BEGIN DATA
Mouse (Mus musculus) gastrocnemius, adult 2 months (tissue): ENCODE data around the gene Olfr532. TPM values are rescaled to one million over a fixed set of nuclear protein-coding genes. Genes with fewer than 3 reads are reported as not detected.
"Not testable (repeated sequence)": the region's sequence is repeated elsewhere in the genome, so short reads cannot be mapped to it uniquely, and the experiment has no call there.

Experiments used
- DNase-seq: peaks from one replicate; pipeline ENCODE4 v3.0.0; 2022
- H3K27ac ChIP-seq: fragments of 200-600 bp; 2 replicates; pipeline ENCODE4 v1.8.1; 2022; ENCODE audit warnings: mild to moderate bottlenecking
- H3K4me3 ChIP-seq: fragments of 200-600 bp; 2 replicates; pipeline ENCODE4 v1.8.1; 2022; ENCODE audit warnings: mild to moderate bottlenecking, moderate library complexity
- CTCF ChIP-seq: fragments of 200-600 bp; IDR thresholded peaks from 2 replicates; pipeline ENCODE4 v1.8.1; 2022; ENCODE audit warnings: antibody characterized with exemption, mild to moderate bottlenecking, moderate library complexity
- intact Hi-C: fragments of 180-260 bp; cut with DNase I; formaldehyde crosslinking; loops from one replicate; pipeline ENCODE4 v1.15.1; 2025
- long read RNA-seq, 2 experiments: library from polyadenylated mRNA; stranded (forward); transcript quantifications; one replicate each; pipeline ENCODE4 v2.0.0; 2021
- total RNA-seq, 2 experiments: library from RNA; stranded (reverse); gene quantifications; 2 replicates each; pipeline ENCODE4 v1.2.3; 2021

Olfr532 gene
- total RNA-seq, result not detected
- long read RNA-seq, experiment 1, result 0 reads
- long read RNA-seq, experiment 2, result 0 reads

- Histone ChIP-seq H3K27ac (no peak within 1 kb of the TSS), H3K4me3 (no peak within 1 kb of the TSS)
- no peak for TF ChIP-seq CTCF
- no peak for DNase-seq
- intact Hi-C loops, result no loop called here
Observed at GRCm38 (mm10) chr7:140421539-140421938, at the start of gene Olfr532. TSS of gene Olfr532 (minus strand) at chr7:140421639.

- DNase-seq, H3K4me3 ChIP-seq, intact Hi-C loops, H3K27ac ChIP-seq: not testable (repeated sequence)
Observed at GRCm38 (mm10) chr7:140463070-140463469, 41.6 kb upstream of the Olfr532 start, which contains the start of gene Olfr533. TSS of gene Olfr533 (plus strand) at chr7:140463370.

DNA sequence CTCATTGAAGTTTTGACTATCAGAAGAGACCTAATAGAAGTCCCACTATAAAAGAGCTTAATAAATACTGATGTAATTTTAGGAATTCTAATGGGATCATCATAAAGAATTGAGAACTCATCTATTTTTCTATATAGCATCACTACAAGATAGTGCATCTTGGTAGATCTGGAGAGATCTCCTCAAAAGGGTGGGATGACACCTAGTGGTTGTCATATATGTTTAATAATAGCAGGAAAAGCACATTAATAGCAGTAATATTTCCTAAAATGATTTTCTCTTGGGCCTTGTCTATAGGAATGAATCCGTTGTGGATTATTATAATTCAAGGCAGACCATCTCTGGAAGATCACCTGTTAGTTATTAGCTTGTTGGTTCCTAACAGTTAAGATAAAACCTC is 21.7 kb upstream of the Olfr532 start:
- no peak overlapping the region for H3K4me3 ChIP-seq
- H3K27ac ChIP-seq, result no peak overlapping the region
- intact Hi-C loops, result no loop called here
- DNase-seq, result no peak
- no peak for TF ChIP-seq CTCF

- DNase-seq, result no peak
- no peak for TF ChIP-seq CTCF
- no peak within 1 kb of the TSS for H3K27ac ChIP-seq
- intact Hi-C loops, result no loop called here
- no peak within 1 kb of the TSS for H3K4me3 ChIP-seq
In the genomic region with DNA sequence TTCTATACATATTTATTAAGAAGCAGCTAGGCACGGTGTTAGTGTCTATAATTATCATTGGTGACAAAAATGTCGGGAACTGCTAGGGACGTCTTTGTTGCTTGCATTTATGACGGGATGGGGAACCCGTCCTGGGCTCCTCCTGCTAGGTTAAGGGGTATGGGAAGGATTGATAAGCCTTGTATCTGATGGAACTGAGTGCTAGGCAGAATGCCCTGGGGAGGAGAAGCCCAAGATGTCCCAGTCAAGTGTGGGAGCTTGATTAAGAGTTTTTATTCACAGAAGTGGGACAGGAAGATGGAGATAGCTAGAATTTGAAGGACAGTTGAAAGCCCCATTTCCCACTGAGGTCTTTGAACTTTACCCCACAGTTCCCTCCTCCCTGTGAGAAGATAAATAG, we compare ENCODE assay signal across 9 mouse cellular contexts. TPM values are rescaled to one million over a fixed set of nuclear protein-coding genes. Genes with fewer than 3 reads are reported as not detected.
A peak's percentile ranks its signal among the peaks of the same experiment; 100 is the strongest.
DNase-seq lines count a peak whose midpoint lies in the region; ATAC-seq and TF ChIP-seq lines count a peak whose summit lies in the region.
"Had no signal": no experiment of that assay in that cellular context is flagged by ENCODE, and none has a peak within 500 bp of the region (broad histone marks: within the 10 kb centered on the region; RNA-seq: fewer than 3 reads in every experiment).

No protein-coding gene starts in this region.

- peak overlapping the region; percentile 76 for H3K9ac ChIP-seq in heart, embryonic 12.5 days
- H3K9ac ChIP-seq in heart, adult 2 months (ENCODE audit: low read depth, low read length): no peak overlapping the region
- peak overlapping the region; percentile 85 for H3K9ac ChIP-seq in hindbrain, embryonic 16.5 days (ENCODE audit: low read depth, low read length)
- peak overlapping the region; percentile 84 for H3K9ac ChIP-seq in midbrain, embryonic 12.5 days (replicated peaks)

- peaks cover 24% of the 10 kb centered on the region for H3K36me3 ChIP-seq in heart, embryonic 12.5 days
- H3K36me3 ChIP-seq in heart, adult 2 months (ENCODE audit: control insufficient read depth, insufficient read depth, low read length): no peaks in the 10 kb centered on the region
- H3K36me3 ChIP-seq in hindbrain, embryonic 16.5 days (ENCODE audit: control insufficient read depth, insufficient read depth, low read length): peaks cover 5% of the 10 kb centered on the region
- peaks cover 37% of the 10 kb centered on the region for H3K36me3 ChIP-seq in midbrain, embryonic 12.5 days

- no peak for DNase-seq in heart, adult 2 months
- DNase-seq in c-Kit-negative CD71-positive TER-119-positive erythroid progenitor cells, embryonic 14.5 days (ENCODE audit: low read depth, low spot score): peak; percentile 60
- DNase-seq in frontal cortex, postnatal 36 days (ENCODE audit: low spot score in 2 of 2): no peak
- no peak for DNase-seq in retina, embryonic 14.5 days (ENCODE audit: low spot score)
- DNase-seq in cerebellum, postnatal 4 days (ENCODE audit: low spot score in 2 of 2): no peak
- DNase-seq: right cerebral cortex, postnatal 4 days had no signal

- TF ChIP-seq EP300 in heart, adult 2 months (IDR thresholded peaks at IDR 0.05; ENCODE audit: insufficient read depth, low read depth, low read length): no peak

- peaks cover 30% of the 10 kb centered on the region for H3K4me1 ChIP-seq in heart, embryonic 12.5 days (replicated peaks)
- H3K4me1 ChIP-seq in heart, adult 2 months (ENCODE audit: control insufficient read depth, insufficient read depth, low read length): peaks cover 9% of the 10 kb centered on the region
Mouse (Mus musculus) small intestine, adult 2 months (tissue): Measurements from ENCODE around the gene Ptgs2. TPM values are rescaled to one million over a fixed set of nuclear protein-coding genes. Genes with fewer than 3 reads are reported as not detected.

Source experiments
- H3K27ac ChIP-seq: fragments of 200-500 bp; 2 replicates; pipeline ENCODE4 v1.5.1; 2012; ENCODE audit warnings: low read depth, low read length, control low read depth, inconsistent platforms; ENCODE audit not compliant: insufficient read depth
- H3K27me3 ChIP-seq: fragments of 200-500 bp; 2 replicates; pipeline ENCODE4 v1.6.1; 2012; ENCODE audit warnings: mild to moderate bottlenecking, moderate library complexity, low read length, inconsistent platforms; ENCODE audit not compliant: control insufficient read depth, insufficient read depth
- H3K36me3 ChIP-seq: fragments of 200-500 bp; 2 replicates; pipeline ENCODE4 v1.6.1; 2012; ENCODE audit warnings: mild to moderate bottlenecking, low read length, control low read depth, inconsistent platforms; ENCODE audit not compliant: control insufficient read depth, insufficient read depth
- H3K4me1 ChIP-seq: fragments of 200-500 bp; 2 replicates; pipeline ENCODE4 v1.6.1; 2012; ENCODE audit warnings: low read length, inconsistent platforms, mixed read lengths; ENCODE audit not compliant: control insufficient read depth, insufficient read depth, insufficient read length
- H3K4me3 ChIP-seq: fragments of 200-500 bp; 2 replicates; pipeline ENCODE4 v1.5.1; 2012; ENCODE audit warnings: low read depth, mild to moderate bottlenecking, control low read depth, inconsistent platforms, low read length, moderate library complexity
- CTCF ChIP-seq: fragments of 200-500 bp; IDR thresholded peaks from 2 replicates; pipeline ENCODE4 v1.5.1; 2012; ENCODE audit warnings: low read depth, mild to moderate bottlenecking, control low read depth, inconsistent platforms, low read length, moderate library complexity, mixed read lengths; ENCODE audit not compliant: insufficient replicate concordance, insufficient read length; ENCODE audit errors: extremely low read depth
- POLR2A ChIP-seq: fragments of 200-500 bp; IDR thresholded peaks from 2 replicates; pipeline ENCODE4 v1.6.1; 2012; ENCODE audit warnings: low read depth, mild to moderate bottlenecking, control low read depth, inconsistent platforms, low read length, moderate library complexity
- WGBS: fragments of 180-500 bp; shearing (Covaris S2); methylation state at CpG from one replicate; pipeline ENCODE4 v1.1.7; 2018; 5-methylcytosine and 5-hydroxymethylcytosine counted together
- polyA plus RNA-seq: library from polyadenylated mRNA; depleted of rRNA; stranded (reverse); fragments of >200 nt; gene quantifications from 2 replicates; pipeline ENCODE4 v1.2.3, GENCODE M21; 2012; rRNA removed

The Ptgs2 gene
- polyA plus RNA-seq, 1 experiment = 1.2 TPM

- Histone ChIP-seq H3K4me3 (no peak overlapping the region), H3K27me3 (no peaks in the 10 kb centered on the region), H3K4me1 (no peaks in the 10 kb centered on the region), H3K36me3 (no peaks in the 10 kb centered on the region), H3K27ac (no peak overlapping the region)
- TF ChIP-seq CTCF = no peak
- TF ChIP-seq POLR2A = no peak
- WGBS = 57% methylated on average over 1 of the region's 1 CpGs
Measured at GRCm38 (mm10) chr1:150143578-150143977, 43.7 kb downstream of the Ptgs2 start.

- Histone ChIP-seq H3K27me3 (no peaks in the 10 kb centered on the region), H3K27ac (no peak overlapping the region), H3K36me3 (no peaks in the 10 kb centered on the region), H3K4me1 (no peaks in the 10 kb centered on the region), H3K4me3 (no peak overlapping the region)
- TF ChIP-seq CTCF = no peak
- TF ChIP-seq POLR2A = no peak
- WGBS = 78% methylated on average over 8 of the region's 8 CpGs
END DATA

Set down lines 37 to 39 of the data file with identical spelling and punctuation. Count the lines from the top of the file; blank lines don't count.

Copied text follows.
No protein-coding gene starts in this region.

- peak overlapping the region; percentile 76 for H3K9ac ChIP-seq in heart, embryonic 12.5 days
- H3K9ac ChIP-seq in heart, adult 2 months (ENCODE audit: low read depth, low read length): no peak overlapping the region